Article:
War of words over Iraq

BMJ 2003; 326 doi: (Published 25 January 2003) Cite this as: BMJ 2003;326:230
  1. Rebecca Coombes (RebeccaCoombes{at}, freelance journalist
  1. London

    Should medical journals have a role in the debate over military intervention?

    The possibility of a war against Iraq currently has some medical editors at each other's throats. What is at issue, however, is not so much the potential conflict itself, but whether or not medical journals should contribute to the debate over military intervention.

    This war of words has broken out among members of the World Association of Medical Editors or WAME (, which is open to the editors of peer reviewed medical journals worldwide. One of WAME's founding principles was that member journals should inform readers “about non-clinical aspects of medicine and public health including … political issues.” This does not mean, however, that editors agree on how far the potentially devastating humanitarian consequences of an Iraqi war is their business.

    Mark Graczynski, editor of the Medical Science Monitor, an online journal produced from New York, is one of many contributors to the debate raging on WAME's online discussion forum. He believes that medical journals have no place meddling in the Iraq question.

    “It's all very well looking at the public health implications of war, but people can't help but stray into more general political issues. It's human nature. Once you start debating these issues, where do you stop? For example, people have been commenting that the US only want to get their hands on Iraqi oil—that's a political issue. It is misplaced in medical forums,” he said.

    He was referring to a message posted by Ian Roberts, professor of public health at the London School of Hygiene and Tropical Medicine, accusing a Lancet editorial (2003;361:95) of buying into the US position that Saddam Hussein is harbouring weapons of mass destruction.


    Should medical journals steer clear of the Iraq question?

    (Credit: EPA/PA PHOTOS)

    To Mr Graczynski, Professor Roberts' comments were nothing short of abuse of a medical listserve to spread political propaganda. It highlighted the dangers of medical journals straying off their patch. Even seemingly innocent comment pieces, such as the Lancet's, which considered the type of humanitarian assistance that would be required in a war with weapons of mass destruction, were open to interpretation, he said.

    “Everybody has a right to express their political concerns, but they should do so in the appropriate forums, such as Newsweek,” said Mr Graczynski. “It's like buying Cosmopolitan—you might find a recipe for cookies, but you don't expect them to enter into a debate about war. It hasn't been designed for that purpose. And that's how I feel about medical journals.”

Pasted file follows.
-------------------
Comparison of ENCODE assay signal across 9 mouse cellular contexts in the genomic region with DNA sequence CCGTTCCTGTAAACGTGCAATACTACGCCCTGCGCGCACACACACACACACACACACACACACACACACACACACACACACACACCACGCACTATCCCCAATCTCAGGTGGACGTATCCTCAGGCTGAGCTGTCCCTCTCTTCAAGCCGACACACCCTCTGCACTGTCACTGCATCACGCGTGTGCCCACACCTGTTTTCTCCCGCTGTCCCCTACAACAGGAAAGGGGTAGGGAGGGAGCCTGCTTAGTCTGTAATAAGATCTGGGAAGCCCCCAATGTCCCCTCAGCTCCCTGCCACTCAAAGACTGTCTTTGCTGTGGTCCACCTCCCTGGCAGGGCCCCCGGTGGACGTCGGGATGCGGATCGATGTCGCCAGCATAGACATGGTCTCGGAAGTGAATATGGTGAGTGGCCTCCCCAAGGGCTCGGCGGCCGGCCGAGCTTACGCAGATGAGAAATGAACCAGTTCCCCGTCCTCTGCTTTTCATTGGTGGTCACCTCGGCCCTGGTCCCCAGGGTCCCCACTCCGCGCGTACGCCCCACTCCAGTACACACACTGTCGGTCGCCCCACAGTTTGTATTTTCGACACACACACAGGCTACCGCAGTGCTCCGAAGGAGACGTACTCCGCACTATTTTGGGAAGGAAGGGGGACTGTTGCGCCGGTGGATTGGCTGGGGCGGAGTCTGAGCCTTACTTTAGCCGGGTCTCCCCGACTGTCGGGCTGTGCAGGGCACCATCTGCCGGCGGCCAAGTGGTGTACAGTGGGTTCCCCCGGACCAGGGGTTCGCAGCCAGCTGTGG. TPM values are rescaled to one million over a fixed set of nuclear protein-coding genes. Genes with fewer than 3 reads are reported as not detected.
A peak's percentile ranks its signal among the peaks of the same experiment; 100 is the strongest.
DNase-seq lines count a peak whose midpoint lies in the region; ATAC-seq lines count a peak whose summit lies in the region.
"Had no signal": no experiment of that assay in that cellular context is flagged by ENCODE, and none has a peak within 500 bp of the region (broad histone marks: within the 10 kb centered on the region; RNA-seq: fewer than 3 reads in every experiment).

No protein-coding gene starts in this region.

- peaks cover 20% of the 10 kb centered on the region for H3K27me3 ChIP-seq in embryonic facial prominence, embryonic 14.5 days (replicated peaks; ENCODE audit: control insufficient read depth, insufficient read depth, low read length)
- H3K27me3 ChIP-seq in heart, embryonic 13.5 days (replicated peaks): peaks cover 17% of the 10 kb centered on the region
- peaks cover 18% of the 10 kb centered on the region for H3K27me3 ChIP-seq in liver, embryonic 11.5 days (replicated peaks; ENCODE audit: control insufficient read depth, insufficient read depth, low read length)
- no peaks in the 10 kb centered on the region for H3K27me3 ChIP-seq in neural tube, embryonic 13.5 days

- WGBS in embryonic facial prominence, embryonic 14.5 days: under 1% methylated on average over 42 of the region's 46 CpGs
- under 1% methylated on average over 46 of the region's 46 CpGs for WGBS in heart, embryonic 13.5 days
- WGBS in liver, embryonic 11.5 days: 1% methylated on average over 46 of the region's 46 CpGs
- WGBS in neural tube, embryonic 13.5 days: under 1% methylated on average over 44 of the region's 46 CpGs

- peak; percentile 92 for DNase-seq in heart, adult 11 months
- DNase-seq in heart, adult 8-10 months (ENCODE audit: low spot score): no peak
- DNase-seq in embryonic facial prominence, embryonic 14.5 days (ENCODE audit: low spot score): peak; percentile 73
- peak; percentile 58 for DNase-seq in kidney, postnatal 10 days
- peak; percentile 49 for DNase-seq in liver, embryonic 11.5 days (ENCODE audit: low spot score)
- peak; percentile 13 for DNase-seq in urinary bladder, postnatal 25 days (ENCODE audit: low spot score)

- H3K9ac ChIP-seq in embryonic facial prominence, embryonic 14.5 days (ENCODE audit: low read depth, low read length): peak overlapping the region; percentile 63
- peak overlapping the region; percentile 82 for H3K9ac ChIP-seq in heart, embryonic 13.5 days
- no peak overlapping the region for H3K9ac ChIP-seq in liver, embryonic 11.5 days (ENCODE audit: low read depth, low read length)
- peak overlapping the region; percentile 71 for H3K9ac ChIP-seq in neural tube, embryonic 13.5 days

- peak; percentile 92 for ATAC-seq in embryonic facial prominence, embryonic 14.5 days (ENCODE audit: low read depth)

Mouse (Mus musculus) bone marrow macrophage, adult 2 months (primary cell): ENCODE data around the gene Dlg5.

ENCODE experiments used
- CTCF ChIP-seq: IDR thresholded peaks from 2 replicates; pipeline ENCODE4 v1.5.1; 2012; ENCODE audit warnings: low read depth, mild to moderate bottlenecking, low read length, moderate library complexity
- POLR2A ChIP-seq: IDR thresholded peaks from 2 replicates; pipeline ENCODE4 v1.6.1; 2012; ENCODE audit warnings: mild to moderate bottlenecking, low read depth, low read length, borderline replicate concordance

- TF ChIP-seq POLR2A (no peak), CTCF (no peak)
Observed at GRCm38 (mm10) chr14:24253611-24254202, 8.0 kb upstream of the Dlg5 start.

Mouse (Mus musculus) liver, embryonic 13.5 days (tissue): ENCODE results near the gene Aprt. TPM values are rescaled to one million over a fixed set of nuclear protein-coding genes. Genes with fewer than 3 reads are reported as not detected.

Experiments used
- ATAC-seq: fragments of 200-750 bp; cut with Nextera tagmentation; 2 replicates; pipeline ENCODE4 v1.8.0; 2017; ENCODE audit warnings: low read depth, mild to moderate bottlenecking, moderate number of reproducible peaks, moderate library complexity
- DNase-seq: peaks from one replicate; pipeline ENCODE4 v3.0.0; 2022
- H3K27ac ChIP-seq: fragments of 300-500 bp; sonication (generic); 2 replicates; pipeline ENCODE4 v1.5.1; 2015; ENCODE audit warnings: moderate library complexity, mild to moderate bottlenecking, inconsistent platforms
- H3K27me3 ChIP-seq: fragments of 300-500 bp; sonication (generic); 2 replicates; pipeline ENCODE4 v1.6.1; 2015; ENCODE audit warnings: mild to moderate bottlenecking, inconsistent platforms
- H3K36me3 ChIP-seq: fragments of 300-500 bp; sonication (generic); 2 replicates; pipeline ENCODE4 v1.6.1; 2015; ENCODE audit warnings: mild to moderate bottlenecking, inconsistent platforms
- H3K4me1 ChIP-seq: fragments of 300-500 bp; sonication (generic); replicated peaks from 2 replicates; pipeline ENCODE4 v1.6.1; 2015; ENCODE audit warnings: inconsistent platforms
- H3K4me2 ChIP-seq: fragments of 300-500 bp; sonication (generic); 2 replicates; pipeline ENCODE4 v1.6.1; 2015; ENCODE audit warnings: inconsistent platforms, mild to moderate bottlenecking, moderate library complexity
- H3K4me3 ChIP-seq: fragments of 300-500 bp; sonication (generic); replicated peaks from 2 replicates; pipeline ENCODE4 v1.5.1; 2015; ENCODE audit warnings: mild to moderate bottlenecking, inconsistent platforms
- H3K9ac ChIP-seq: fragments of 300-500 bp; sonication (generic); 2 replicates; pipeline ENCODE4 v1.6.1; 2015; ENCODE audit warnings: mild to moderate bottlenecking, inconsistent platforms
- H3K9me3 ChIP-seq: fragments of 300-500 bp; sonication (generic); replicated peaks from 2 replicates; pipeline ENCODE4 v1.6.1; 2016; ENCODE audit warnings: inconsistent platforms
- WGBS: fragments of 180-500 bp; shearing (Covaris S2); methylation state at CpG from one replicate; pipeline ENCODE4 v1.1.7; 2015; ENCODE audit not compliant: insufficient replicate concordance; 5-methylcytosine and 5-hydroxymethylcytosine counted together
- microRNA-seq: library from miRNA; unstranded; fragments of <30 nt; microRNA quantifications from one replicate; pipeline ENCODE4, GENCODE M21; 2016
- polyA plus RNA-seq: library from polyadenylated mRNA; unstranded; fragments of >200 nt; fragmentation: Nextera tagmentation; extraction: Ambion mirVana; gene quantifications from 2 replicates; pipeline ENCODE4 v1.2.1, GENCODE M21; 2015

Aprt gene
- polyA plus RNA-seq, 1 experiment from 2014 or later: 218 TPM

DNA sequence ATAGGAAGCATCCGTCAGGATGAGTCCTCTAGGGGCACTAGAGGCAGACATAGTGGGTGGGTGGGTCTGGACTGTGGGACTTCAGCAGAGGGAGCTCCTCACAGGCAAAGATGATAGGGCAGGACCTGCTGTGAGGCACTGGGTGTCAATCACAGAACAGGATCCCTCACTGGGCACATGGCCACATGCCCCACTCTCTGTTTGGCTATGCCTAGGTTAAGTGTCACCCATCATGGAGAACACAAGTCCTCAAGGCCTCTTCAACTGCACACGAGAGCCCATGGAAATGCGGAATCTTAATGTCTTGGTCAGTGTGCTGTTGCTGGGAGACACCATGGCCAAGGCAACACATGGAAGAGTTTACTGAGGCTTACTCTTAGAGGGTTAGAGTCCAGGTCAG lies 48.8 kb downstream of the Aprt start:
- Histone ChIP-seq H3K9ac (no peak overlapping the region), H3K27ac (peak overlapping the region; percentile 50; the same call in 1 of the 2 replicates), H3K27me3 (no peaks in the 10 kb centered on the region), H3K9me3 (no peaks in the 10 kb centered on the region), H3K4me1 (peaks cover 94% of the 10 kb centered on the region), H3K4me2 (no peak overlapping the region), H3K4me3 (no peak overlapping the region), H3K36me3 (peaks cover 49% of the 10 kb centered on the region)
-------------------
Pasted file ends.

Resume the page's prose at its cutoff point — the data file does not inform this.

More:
In the opposite corner is Barry Pless, editor of the Canadian journal Injury Prevention and WAME member. “I can't believe it: how can editors of medical journals … MEDICAL [his caps] journals not accept that war has something to do with what they are all about!!” he wrote on the WAME forum. “I understand the concern about politics, but if politics are on the pathway to deaths from injury, it seems little different than a similar concern about examining the implications of poverty and disease or social inequality and disease, both of which have political dimensions and which have not elicited this sort of objection,” he added.

    Speaking to the BMJ, Mr Pless said that “nothing I have read since changes my opinion, the topic is certainly one that belongs in the journals and on listserves like WAME.”

    Lancet editor Richard Horton was clear that his journal would be at the centre of debate about the whys and wherefores of Western intervention in Iraq. “You can't treat war any differently from other risks to health,” he told the BMJ. “We get a mixed response from readers whenever we publish anything political, such as on the Middle East conflict. There has been very strong criticism about a medical journal making an incursion into the political arena, while others support the point of view that we have an essential part to play. You have an issue like Iraq that people debate in an orthodox way and our job is to put a fresh perspective on that orthodoxy. If you look at it in a different way maybe you will get a different answer. That is all we claim to be doing.”

    Even the World Health Organization now listed war as a risk factor to health, he said. “Each year it releases figures for casualties of world conflicts. So all we are doing is simply developing a much wider debate in the health community about the serious implications of war on public health.”

    When the BMJ asked readers in the Christmas issue how political a general medical journal should be 45% (out of 366 respondents) said that the BMJ should devote “more” or “much more” space to political issues. Around a third (31%) thought the BMJ had the current mix right. That verdict may soon be tested as the build-up to war intensifies.

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